The Bible TV miniseries, created and produced by husband and wife duo Mark Burnett and Roma Downey, was a 2013 sensation, raking in more than 100 million views. It was nominated for three Emmy awards, and a sequel title, A.D.: Beyond the Bible, has been planned for NBC.
But amid the hype came controversy. The same episode that debuted Jesus also included scenes with the devil. Downey was immediately disappointed to find the media fixated on the devil rather than Jesus: some were claiming that the actor who played Satan looked like President Obama.
In order to avoid further controversy, the producers decided to remove Satan from the Son of God movie rereleasing this Friday. "I want the name of Jesus to be on the lips of everyone who sees this movie, so I cast Satan out," said Downey.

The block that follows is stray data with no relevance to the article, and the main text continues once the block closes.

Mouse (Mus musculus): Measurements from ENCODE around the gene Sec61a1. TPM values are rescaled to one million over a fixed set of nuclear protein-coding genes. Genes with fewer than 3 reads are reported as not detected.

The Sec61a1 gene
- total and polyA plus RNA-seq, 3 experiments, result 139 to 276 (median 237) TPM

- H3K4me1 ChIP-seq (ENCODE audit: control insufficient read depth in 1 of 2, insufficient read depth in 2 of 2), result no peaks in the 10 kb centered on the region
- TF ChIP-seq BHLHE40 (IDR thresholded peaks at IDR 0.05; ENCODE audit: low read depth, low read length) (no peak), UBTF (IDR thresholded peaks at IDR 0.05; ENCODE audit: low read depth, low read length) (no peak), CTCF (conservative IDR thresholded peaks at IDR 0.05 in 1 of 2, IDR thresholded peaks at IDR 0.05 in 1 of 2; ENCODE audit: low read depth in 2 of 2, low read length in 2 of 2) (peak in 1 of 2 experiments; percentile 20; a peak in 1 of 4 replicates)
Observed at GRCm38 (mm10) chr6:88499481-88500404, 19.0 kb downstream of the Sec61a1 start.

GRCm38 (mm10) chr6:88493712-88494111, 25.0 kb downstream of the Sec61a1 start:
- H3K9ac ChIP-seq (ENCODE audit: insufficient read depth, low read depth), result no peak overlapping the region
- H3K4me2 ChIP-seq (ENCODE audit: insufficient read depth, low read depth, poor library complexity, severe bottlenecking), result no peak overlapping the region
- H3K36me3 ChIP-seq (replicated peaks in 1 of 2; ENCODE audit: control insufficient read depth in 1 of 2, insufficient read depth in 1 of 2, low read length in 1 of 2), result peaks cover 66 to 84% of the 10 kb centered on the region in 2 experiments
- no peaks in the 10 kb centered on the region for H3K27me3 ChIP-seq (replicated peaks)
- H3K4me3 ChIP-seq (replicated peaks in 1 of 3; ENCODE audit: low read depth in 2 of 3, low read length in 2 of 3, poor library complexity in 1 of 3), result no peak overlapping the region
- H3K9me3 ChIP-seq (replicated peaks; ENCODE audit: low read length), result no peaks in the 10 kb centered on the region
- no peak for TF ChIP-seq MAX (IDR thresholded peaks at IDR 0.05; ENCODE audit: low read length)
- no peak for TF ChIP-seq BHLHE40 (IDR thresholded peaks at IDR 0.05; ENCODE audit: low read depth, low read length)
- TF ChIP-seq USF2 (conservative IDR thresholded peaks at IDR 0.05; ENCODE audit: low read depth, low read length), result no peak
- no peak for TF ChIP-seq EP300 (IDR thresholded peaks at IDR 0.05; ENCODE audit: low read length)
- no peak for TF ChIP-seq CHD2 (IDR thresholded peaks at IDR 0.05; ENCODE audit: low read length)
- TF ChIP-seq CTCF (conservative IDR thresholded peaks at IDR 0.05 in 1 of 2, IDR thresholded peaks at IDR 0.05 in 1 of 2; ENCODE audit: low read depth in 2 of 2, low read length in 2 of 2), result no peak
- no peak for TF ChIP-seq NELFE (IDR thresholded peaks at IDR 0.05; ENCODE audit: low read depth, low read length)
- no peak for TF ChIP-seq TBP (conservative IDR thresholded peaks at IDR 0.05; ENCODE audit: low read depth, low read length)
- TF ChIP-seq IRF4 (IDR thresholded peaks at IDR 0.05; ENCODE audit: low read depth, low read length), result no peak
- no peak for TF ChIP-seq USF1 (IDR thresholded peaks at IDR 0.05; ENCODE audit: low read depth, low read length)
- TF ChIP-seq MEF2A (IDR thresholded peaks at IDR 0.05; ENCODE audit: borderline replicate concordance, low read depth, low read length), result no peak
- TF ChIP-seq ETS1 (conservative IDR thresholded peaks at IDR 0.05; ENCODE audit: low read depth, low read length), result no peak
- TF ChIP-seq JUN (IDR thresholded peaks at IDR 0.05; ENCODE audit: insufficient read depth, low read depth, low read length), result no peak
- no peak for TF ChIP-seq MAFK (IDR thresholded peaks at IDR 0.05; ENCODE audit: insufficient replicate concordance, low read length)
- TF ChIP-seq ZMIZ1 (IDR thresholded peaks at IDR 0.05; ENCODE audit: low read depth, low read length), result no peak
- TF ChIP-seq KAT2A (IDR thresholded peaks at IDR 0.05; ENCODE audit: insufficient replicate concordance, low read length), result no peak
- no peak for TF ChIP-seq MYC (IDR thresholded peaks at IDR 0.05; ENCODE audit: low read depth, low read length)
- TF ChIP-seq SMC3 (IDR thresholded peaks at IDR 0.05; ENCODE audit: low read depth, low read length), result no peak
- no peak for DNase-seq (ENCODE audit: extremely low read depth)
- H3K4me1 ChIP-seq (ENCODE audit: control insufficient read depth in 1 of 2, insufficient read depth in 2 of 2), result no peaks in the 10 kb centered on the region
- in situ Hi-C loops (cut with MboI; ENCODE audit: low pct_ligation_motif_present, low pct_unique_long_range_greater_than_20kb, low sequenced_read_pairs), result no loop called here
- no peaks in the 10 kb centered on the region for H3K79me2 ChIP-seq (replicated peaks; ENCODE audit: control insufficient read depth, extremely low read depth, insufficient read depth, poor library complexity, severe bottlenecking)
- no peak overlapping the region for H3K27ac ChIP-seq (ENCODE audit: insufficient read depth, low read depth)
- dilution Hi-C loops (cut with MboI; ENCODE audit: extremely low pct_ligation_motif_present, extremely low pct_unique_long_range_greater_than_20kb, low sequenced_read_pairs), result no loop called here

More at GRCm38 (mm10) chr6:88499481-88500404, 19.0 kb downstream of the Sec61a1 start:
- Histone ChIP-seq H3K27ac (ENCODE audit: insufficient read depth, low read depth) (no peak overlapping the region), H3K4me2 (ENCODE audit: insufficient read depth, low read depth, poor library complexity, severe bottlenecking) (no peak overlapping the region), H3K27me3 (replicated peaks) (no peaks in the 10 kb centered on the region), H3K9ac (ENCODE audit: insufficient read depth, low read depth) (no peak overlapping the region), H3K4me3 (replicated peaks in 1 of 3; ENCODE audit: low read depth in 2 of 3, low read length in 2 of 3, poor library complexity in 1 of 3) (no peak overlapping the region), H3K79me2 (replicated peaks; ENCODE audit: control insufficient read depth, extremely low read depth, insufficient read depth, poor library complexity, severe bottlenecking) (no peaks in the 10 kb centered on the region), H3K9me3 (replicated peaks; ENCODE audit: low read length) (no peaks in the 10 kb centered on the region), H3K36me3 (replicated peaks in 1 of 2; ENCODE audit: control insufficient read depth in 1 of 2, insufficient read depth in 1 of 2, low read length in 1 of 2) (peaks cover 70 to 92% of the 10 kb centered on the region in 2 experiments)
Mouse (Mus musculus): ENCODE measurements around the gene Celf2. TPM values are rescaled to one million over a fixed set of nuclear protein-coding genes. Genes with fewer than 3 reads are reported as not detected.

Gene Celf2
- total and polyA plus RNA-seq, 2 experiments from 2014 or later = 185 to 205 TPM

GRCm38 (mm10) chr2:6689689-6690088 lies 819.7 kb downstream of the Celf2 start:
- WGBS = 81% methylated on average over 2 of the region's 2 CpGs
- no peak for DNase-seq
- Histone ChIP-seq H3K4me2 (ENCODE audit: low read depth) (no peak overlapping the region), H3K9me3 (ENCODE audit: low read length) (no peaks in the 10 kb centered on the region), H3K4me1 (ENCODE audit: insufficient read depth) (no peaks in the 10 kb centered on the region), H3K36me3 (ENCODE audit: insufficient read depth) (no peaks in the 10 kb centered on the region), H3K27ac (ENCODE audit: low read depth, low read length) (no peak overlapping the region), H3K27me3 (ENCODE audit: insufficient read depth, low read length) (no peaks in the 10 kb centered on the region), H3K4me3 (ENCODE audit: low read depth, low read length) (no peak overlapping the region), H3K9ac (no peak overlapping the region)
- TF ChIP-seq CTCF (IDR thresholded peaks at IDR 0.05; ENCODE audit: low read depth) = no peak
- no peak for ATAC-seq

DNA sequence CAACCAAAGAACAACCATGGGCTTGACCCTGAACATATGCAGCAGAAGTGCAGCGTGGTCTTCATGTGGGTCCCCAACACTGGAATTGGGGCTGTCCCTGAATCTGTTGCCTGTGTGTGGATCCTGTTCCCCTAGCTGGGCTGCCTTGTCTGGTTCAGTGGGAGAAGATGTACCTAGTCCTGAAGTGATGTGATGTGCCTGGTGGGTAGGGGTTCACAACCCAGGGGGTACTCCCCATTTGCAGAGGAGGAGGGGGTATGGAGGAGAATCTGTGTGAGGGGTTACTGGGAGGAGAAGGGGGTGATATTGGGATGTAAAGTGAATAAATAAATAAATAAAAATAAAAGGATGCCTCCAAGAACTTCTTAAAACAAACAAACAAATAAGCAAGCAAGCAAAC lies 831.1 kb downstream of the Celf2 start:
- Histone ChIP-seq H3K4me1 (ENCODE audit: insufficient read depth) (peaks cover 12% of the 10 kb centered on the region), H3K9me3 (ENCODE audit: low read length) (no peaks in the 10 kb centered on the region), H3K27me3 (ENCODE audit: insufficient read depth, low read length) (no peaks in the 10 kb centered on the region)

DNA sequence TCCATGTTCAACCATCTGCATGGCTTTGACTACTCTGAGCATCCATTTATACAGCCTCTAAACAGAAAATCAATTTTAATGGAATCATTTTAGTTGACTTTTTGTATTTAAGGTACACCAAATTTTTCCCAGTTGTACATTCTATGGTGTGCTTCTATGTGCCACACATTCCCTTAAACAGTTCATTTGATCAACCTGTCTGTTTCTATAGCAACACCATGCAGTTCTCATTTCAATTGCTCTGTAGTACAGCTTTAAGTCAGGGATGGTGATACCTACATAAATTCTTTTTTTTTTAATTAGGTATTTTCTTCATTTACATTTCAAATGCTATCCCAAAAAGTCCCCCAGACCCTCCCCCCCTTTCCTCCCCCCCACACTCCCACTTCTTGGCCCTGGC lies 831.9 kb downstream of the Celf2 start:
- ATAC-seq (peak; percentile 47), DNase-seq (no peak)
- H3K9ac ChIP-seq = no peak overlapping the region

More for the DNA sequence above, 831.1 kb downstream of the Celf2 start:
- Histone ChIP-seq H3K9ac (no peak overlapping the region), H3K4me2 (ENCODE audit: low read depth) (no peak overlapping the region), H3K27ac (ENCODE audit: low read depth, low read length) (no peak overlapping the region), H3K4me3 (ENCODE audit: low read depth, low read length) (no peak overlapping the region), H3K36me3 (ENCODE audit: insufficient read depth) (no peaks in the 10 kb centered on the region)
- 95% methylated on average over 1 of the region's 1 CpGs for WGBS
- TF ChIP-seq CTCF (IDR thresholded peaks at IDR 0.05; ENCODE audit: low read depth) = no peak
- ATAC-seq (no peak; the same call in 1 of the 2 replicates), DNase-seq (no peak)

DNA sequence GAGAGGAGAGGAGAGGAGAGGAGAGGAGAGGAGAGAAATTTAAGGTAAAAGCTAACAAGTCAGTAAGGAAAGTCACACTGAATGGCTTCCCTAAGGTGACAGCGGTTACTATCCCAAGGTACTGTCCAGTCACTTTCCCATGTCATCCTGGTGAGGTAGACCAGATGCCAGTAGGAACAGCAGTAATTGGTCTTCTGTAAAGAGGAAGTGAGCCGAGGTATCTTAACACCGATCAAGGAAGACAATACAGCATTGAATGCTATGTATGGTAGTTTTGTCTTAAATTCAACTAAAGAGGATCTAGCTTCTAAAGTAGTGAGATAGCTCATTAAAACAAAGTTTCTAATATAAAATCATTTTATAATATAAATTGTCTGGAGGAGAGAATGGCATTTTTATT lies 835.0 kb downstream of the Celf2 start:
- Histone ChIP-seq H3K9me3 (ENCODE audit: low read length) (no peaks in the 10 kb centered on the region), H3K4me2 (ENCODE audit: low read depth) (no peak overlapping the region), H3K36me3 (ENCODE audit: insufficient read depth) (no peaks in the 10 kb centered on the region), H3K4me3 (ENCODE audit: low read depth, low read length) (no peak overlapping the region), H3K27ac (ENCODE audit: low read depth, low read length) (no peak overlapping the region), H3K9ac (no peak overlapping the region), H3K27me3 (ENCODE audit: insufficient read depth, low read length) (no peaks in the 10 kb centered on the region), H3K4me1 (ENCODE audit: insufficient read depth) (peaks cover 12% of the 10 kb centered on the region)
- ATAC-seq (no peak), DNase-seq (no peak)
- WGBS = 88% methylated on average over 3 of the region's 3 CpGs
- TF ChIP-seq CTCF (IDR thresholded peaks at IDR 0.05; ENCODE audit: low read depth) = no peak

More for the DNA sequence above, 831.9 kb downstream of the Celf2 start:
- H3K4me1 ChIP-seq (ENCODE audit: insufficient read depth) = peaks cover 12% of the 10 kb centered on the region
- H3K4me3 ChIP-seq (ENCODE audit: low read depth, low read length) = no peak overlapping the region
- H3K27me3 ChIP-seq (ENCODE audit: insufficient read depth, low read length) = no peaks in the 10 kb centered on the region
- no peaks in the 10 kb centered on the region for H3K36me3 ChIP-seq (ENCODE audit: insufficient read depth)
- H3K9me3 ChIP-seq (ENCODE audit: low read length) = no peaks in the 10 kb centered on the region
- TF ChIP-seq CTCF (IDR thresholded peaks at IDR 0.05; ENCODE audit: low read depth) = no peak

Although perhaps not the movie's target audience, the large number of viewers who are agnostic about or deny the devil's existence could simplify the decision to omit him. Recent polls suggest a large number of Americans don't believe the devil exists. A 2009 Barna survey reported that nearly 60 percent of Christians in America view the devil as only a symbol of evil. Only one quarter of participants strongly affirmed the devil's personal existence, though this figure more than doubles among "born again" Christians.
What muddies the poll, however, is the inconsistency of responses. Nearly half of those who treated Satan as a symbol believed that demons could influence people. Furthermore, a strong majority affirmed that one "must either side with God or with the devil." And only 11 percent strongly disagreed. Such results suggest that even those who believe the devil is a symbol of evil are ...1